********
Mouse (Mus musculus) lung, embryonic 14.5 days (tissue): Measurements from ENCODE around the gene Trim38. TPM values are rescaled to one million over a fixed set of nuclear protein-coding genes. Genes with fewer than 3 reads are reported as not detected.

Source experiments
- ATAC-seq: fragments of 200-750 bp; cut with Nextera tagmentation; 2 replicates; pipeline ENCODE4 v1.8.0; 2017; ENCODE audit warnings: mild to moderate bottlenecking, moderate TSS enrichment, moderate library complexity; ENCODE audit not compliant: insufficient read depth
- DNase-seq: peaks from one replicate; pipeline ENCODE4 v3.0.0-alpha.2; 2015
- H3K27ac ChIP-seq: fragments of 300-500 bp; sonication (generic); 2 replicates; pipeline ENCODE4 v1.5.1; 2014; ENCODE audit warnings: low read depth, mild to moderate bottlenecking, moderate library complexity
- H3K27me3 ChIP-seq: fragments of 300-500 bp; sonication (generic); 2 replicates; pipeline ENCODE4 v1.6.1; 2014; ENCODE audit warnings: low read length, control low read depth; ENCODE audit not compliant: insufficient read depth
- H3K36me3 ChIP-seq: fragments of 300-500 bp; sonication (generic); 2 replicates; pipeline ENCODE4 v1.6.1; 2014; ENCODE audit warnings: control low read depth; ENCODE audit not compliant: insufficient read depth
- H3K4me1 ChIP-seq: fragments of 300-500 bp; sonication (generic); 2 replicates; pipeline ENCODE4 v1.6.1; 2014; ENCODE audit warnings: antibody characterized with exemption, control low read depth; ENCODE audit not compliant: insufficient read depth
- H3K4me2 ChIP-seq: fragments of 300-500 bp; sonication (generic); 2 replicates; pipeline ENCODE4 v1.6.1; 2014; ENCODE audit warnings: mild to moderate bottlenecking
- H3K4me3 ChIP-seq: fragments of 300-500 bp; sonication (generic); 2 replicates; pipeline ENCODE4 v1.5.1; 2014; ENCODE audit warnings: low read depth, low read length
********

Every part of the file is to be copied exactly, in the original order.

Mouse (Mus musculus) lung, embryonic 14.5 days (tissue): Measurements from ENCODE around the gene Trim38. TPM values are rescaled to one million over a fixed set of nuclear protein-coding genes. Genes with fewer than 3 reads are reported as not detected.

Source experiments
- ATAC-seq: fragments of 200-750 bp; cut with Nextera tagmentation; 2 replicates; pipeline ENCODE4 v1.8.0; 2017; ENCODE audit warnings: mild to moderate bottlenecking, moderate TSS enrichment, moderate library complexity; ENCODE audit not compliant: insufficient read depth
- DNase-seq: peaks from one replicate; pipeline ENCODE4 v3.0.0-alpha.2; 2015
- H3K27ac ChIP-seq: fragments of 300-500 bp; sonication (generic); 2 replicates; pipeline ENCODE4 v1.5.1; 2014; ENCODE audit warnings: low read depth, mild to moderate bottlenecking, moderate library complexity
- H3K27me3 ChIP-seq: fragments of 300-500 bp; sonication (generic); 2 replicates; pipeline ENCODE4 v1.6.1; 2014; ENCODE audit warnings: low read length, control low read depth; ENCODE audit not compliant: insufficient read depth
- H3K36me3 ChIP-seq: fragments of 300-500 bp; sonication (generic); 2 replicates; pipeline ENCODE4 v1.6.1; 2014; ENCODE audit warnings: control low read depth; ENCODE audit not compliant: insufficient read depth
- H3K4me1 ChIP-seq: fragments of 300-500 bp; sonication (generic); 2 replicates; pipeline ENCODE4 v1.6.1; 2014; ENCODE audit warnings: antibody characterized with exemption, control low read depth; ENCODE audit not compliant: insufficient read depth
- H3K4me2 ChIP-seq: fragments of 300-500 bp; sonication (generic); 2 replicates; pipeline ENCODE4 v1.6.1; 2014; ENCODE audit warnings: mild to moderate bottlenecking
- H3K4me3 ChIP-seq: fragments of 300-500 bp; sonication (generic); 2 replicates; pipeline ENCODE4 v1.5.1; 2014; ENCODE audit warnings: low read depth, low read length